A question was posed to me about that scathing Deadspin article on Floyd Mayweather’s several domestic violence issues. I must admit, I didn’t know how to answer. Does that mean that I find domestic abuse acceptable? …Absolutely not. At the same time, that had nothing to do with what made me a Mayweather fan to begin with in part, because I wasn’t initially aware that they existed.
Those incidents coupled with the recent condescendingly patriarchal posts Floyd’s made directed at women do make it difficult to justify my own fandom at times. It’s a perplexing intersection between sports and reality, and juxtaposes being a fan of what a person does in competition against our assumptions of who they are as a person outside of competition. I don’t know if there is right answer, let alone an answer that can satisfy those who strongly disapprove of Mayweather fandom despite his transgressions.
At the same time, I live in this area. Ray Rice has done many things for the community and several times has gone above the call of duty in his efforts. These things are not lost on the people of Baltimore, even if outsiders are unaware. His humanitarian efforts and charity works have really endeared him to the people here. I wouldn’t expect people miles away to understand or be aware of this relationship. This incident is highly unusual and uncharacteristic of Ray Rice as far as we know. Before this he has never really had issues off the field or on them.
So maybe this is about forgiveness. Maybe the fans of Baltimore are willing to forgive him more quickly than those observing from a distance. We are not the country of second chances that we purport to be and I think recognizing that can be eye opening when people make mistakes or act unethically, immorally, etc. Also, depending on the relationship with a person who has acted in any of those ways, it can make it easier or harder to accept their faults and forgive them. I’m not the most religious person, but that is one quality that is the most admirable about Jesus. That is one of the most difficult things to do in life because we are all selfish in that way.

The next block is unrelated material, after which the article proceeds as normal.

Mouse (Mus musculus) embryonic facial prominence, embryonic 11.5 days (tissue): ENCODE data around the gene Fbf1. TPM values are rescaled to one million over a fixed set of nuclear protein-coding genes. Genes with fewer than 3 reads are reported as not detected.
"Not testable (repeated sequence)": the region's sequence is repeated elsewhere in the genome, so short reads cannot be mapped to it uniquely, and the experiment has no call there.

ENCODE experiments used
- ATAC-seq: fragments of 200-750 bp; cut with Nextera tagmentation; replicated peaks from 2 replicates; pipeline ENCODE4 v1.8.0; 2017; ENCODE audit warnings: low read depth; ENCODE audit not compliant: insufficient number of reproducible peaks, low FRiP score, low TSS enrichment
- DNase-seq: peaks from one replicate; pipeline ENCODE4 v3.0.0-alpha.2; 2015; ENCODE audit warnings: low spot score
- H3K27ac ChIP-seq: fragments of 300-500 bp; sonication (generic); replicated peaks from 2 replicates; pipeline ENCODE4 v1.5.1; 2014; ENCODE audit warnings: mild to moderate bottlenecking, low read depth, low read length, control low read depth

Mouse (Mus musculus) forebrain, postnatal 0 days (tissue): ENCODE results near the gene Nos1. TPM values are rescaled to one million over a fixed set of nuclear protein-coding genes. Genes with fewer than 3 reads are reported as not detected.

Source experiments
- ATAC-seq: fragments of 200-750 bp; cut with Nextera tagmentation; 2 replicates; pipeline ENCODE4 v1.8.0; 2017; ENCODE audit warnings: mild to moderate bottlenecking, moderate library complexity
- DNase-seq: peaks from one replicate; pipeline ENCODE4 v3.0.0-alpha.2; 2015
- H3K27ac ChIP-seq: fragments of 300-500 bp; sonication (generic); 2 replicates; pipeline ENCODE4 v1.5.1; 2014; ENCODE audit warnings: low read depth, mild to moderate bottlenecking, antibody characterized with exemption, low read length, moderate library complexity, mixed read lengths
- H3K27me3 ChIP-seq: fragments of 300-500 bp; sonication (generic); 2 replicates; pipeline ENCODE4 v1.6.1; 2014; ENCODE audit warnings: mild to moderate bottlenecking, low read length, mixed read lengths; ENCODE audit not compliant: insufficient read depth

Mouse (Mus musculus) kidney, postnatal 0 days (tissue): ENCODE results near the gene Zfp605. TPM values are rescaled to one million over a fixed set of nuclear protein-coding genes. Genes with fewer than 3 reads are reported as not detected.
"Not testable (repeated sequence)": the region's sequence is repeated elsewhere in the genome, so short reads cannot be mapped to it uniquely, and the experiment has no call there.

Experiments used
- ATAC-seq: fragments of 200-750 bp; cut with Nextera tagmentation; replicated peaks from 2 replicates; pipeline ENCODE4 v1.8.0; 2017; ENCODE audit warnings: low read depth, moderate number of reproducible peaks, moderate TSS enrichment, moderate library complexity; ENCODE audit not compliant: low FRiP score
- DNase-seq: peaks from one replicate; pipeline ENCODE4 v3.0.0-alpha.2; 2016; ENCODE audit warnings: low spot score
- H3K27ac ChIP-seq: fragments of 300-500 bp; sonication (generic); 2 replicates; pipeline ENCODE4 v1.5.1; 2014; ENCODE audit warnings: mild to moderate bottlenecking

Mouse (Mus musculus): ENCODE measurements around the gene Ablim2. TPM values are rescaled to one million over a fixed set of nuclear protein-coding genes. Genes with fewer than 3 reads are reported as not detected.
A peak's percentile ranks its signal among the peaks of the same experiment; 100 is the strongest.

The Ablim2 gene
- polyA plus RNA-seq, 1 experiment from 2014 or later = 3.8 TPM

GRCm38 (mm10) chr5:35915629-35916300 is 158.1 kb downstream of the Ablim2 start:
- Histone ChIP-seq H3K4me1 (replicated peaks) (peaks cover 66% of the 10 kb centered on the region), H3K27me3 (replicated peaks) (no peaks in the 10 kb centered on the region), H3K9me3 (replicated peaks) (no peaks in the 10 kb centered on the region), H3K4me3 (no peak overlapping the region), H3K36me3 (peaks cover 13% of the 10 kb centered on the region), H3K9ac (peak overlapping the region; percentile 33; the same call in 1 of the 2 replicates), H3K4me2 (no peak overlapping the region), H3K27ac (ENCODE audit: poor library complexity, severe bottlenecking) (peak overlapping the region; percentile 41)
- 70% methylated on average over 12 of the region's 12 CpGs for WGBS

When people act in those ways, we (me included) grab the pitchforks, torches, and noose. Accountability and accepting responsibility are two things my mother instilled in me and I believe that is why I respond to it that way, but I am also thinking about how she taught me forgiveness, too. That is the most powerful gift you can give to someone (and yourself, if you are the victim). We are selfish and afraid that it will be used against us by facilitating some perceived weakness and vulnerability to be taken advantage of. Sometimes that happens, but not necessarily every time.
My mom beat my ass when I deserved it. Thank god she was able to talk with me and show forgiveness afterwards, or else I wouldn’t have been able to understand that people can learn to do better when their errors are pointed out to them. However if they aren’t given the opportunity to do better; how can they?
I will say one last thing. We are mighty strong in our convictions, I understand and accept that. However, if our issue is with penalties enforced by the NFL in regards to Ray Rice aren’t compensatory; how many people are strong enough in their convictions to turn off the T.V. on Thursday, Sunday and Monday Nights? I think that is where you’ll find me in my Mayweather fandom, stuck in a perpetual cycle of admiration and disgust.
I hear you. I just think he’s like family to Baltimore. The thing about that is sometimes fandom can emulate love. And showing love to people in their weakest and darkest moments is the most humane thing you can do for a person. Not only when it’s the easiest and most convenient. I understand though, people should be disgusted and if the whole world has yet to forgive Rice - it’s okay. But it should also be okay to forgive him, too.